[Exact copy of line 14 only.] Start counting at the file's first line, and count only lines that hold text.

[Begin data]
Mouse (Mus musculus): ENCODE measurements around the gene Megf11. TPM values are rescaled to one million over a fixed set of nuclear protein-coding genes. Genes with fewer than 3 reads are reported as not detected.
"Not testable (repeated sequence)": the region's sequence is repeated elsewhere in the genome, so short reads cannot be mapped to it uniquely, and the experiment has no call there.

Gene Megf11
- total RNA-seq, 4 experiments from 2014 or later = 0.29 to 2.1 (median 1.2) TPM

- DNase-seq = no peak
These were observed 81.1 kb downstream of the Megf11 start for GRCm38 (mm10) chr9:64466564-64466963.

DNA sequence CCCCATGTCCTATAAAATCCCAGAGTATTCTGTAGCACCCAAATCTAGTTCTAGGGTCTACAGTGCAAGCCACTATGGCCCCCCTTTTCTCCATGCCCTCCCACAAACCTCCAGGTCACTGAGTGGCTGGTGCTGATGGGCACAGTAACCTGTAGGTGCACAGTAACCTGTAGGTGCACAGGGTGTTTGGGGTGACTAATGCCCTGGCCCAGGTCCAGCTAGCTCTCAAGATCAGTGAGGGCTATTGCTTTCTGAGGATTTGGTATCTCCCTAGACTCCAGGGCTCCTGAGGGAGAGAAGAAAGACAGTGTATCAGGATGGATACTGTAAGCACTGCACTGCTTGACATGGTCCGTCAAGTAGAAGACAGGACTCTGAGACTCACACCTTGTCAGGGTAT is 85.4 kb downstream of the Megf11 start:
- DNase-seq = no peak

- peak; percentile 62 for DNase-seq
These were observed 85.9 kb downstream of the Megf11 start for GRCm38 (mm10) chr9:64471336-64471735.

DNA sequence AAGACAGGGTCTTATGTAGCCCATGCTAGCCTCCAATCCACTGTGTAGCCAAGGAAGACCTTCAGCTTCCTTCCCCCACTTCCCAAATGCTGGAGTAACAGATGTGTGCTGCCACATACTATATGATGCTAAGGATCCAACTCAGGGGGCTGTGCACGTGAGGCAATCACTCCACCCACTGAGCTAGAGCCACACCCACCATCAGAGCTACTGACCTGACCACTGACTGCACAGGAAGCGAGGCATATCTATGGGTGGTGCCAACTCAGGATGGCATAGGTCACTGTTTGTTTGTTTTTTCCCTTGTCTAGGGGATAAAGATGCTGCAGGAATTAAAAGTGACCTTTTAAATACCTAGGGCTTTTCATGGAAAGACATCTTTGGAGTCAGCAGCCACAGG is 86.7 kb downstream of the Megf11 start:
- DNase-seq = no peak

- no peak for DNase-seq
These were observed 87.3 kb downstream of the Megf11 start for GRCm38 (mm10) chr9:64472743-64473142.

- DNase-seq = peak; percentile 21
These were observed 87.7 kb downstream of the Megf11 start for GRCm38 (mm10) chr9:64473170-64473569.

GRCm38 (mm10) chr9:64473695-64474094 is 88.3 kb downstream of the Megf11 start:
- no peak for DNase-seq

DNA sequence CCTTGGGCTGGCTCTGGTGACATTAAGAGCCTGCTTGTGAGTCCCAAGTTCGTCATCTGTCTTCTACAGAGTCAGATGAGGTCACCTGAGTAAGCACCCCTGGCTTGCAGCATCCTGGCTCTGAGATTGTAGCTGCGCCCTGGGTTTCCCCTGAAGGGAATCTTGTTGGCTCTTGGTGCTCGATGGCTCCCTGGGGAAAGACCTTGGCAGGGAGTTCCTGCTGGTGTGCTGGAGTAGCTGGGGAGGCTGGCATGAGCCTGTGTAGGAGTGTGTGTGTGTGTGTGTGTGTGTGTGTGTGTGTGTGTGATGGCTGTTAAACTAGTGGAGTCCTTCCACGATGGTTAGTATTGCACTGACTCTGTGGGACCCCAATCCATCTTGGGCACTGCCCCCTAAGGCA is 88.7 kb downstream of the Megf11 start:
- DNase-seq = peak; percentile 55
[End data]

These were observed 87.3 kb downstream of the Megf11 start for GRCm38 (mm10) chr9:64472743-64473142.